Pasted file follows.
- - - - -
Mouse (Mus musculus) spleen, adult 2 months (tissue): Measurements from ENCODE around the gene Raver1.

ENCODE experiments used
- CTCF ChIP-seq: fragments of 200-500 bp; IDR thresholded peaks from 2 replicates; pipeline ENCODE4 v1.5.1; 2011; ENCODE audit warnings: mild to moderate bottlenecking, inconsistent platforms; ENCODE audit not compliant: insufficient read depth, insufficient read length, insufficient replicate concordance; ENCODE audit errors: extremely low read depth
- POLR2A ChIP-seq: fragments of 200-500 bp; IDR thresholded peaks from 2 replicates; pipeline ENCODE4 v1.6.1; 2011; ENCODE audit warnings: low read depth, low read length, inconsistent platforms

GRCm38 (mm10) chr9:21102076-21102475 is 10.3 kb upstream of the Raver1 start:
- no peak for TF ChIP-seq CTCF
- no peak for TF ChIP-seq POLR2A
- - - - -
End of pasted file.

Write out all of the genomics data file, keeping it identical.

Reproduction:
Mouse (Mus musculus) spleen, adult 2 months (tissue): Measurements from ENCODE around the gene Raver1.

ENCODE experiments used
- CTCF ChIP-seq: fragments of 200-500 bp; IDR thresholded peaks from 2 replicates; pipeline ENCODE4 v1.5.1; 2011; ENCODE audit warnings: mild to moderate bottlenecking, inconsistent platforms; ENCODE audit not compliant: insufficient read depth, insufficient read length, insufficient replicate concordance; ENCODE audit errors: extremely low read depth
- POLR2A ChIP-seq: fragments of 200-500 bp; IDR thresholded peaks from 2 replicates; pipeline ENCODE4 v1.6.1; 2011; ENCODE audit warnings: low read depth, low read length, inconsistent platforms

GRCm38 (mm10) chr9:21102076-21102475 is 10.3 kb upstream of the Raver1 start:
- no peak for TF ChIP-seq CTCF
- no peak for TF ChIP-seq POLR2A